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Definition of Domestic Violence - Penal Code 13700 PC

Posted by Dmitry Gorin | Aug 17, 2023

The laws of California are stringent when it comes to domestic violence. Penal Code 13700 PC defines the crime of domestic violence in California as an act or attempted act to inflict injury on a current or former intimate partner.

It also encompasses direct and indirect threats, such as acts that cause the victim a reasonable fear of imminent harm. This legal definition is vital because crimes of violence against intimate partners are treated differently under the law than the same crimes committed against others.

Simply put, PC 13700 defines criminal domestic violence in California. Under this law, domestic violence means to cause, or attempt to cause, bodily injury to a past or present intimate partner.

Definition of Domestic Violence - Penal Code 13700 PC
Domestic violence is causing, or attempting to cause, a bodily injury to an intimate partner.

In other words, “domestic violence” is abuse committed against an intimate partner. Someone commits “abuse” when they intentionally or recklessly use, or threatens to use, physical force against an intimate partner.

PC 13700 says, (a) “Abuse” means intentionally or recklessly causing or attempting to cause bodily injury or placing another person in reasonably apprehensive of imminent serious bodily injury to themselves or another.

(b) “Domestic violence” means abuse committed against an adult or a minor who is a spouse, former spouse, cohabitant, former cohabitant, or person with whom the suspect has had a child or is having or has had a dating or engagement relationship.

For purposes of this subdivision, “cohabitant” means two unrelated adult persons living together for a substantial period of time, resulting in some permanency of relationship. Factors that may determine whether persons are cohabiting include but are not limited to (1) sexual relations between the parties while sharing the same living quarters, (2) sharing of income or expenses, (3) joint use or ownership of property, (4) whether the parties hold themselves out as spouses, (5) the continuity of the relationship, and (6) the length of the relationship.

(c) “Officer” means any officer or employee of a local police department or sheriff's office, and any peace officer of the Department of the California Highway Patrol, the Department of Parks and Recreation, the University of California Police Department, or the California State University and College Police Departments, as defined in Section 830.2, a peace officer of the Department of General Services of the City of Los Angeles, as defined in subdivision (c) of Section 830.31, a housing authority patrol officer, as defined in subdivision (d) of Section 830.31, a peace officer as defined in subdivisions (a) and (b) of Section 830.32, or a peace officer as defined in subdivision (a) of Section 830.33.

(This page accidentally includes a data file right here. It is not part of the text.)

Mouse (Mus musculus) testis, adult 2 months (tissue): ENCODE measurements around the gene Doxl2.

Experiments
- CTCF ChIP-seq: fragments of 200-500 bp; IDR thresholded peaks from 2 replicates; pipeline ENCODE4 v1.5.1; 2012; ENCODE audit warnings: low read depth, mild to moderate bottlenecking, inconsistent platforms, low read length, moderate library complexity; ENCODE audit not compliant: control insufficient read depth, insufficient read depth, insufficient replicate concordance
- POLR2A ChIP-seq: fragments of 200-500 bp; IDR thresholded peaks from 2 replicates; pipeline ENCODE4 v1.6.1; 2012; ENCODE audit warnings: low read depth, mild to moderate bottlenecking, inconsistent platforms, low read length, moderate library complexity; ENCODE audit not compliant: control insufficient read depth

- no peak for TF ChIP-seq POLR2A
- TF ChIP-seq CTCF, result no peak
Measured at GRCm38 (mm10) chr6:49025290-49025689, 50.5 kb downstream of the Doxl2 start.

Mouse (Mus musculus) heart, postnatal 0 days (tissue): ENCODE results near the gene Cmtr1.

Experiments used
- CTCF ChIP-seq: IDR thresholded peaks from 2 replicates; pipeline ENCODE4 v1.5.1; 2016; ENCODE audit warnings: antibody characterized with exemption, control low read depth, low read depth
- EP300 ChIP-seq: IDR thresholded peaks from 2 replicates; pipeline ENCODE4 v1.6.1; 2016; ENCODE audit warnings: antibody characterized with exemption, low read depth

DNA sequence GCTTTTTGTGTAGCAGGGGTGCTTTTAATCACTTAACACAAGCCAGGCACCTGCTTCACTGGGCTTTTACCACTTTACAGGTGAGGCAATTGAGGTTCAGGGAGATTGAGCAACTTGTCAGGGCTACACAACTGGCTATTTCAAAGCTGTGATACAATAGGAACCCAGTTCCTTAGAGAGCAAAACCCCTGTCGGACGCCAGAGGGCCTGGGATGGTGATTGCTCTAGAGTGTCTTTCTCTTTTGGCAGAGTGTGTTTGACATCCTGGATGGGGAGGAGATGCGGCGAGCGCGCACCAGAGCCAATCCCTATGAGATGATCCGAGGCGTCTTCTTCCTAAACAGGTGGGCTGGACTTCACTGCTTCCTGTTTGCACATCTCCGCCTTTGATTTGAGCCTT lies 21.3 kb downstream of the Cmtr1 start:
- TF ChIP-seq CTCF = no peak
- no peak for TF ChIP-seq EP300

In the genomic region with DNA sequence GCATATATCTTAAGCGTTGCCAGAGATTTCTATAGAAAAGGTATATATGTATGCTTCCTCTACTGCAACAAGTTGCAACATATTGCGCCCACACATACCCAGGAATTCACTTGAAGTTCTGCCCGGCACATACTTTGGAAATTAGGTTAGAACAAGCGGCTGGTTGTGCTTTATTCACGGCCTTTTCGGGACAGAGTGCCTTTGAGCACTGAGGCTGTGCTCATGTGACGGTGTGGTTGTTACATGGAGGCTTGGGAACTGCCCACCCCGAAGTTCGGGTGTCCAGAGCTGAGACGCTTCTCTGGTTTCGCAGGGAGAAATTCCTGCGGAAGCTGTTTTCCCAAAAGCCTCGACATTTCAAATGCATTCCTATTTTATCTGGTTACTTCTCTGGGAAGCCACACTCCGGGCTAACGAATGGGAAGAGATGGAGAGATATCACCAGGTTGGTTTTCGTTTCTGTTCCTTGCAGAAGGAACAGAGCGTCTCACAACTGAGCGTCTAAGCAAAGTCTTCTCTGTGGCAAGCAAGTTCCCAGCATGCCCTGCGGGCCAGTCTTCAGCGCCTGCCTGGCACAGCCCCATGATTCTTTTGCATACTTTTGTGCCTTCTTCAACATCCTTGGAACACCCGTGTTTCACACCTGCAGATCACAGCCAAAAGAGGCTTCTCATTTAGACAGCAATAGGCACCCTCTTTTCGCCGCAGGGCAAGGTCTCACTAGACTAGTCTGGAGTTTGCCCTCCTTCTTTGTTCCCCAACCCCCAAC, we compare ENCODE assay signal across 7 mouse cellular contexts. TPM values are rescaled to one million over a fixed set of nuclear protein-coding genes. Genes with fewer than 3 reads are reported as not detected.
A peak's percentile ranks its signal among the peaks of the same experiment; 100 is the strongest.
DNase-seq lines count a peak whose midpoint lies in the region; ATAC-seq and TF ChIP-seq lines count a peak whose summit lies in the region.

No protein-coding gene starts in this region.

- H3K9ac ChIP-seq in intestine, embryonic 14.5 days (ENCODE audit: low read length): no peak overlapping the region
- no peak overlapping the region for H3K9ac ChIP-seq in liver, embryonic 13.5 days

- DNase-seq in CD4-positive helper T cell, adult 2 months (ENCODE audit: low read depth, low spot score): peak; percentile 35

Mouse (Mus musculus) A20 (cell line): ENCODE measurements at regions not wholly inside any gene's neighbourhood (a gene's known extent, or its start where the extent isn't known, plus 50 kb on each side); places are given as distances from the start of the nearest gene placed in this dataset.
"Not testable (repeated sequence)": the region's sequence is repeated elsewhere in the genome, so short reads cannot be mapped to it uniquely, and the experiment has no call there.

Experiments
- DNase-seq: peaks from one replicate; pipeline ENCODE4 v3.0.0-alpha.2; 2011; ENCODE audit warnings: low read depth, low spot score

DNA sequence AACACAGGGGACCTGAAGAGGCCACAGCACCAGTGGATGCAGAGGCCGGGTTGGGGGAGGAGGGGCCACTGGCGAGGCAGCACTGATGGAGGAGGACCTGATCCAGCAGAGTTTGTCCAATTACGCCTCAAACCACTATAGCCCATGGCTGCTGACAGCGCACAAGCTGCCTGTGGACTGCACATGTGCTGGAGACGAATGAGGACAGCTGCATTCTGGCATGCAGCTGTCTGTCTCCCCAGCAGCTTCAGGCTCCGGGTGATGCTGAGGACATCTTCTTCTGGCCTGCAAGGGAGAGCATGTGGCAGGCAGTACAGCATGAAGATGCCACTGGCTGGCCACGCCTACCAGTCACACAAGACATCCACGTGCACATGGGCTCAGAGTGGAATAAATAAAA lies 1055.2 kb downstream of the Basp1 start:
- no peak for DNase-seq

(d) “Victim” means a person who is a victim of domestic violence.”

What Is the Definition of "Abuse" and "Domestic Violence?"

To fully understand the concept of domestic violence, we must dig into two specific legal definitions: "abuse" and "domestic violence." PC 13700 defines both of these terms clearly.


Abuse refers to intentionally or recklessly committing any of the following actions:

  • Causing bodily injury;
  • Attempting to cause bodily injury; or
  • Causing the victim a "reasonable apprehension" of imminent bodily injury to themselves or someone else. In other words, something that makes the victim feel reasonably threatened.

Under this definition, abuse can be carried out in many ways, including:

  • Physical abuse;
  • Sexual abuse;
  • Psychological abuse;
  • Verbal abuse;
  • Financial abuse;

The term "reasonable" is essential here, as well. For purposes of this law, "reasonable apprehension refers to circumstances or actions that would lead a reasonable person to anticipate immediate danger.